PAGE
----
London's underground Tube strike is still on and it is set to affect up to four million commuters Monday morning. Commuter traffic has been predicted to be absolute

Commuter traffic has been predicted to be absolute chaos as the union RMT, walked out of "talks at conciliation service Acas on Saturday," the BBC reports.

Transport for London advised on their Website that "Tube station staff who are union members are striking for 24 hours from 18:00 on Sunday 8 January. Tube services are severely reduced and some stations are closed from Sunday evening until the end of service on Monday 9 January.

This means that the majority of stations in Zone 1 are closed."

London - what options are available for commuters?

People are frantically trying to establish what trains will run, where and if they will service various stops. Transport for London's Twitter page is inundated with queries such as those below:

Even if you do manage to find a train going the way you need, there is no guarantee you will get to your destination on time as many Tube stations will not operate at all and those that do open will have reduced hours - projected to be opened after 0700 and closed by 1900 on Monday the 9th January.

Boat, coach or cycle during the strike

Nothing is really certain until workers actually arrive to do the job, but there are some positive moves being made to accommodate stranded commuters.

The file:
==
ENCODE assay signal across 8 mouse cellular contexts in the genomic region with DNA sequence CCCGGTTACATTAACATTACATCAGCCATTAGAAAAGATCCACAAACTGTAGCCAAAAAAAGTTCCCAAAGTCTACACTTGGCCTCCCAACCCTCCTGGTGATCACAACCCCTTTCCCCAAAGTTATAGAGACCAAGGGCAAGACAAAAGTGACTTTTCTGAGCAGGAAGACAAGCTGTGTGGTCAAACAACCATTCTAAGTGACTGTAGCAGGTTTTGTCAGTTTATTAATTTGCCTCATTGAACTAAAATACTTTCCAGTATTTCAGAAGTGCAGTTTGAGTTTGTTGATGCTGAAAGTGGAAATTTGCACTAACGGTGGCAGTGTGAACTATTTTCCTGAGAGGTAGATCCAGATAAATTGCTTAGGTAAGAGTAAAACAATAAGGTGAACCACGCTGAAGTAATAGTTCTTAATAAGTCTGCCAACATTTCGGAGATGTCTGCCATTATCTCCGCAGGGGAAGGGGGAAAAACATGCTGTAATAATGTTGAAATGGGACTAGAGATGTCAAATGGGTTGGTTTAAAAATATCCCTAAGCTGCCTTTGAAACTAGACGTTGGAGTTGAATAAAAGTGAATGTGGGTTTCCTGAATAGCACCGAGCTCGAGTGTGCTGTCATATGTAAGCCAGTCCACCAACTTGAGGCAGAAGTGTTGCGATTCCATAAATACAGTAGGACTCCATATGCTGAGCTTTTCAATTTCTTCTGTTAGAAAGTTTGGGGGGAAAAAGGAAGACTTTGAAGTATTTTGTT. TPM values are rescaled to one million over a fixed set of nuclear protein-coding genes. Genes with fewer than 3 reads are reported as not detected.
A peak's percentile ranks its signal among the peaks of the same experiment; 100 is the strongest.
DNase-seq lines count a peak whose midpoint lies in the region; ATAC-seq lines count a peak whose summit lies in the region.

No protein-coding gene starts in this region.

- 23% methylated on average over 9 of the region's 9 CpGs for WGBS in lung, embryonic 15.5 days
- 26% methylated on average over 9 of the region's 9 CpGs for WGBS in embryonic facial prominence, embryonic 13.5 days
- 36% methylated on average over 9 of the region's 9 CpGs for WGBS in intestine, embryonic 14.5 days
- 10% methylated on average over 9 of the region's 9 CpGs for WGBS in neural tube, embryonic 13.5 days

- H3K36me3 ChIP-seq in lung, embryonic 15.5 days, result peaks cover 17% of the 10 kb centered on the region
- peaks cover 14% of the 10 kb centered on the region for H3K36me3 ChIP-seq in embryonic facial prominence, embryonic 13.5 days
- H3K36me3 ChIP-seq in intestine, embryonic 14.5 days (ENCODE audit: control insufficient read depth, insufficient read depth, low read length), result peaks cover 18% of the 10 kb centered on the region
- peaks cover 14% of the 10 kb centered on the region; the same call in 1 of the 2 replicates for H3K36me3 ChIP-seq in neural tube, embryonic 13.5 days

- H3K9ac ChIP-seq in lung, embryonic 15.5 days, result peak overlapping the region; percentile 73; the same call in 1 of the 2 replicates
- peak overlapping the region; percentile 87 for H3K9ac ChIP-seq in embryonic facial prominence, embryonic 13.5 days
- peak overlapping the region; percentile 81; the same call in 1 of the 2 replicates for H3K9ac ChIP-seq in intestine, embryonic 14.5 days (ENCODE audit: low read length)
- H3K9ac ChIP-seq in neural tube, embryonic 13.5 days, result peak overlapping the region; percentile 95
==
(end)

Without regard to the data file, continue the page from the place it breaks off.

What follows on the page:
These include:

  • 150 buses will be added to certain routes during the strike, but these are expected to be very busy and crowded so people are asked to be patient. Bus maps and schedules can be downloaded in pdf from the Website.
  • Santander Cycle Hire hubs will be available at Soho Square, Newgate Street, St Pauls and at Waterloo Station and Belgrove Street (King's Cross St Pancras).
  • River side services are expected to be busy and you can pay at pier, but it is best to follow the twitter account for more info.

  • Several coach operators, including National Express and Green Line, offer services that stop in a number of locations throughout London. You can get up to date information by visiting the Coachtracker.nationalexpress Website.

Rail services available for commuters

DLR, London Overground, and TfL Rail will be operating but expect crowds of people trying to get aboard.

National rail will probably have some stations closed, and you may not be able to complete your journey but there is up do date information at the Southern Railways Website.

According to Transport for London, Great Northern Services will operate as follows:

  • On Monday 9 January, from the start of service until 0700 Moorgate trains will be diverted to King's Cross (and will not call at Drayton Park, Highbury, Essex Road, Old Street, Moorgate).
  • From 0700 until 1900 trains will terminate at Old Street (and will not call at Moorgate)
  • From 1900 until the end of service trains will be diverted to King's Cross (and will not call at Drayton Park, Highbury, Essex Road, Old Street, Moorgate)

There is hope that some agreement can be reached with the union so the strike will end and that by Tuesday 10th January the commuter transport services will be back to normal across London.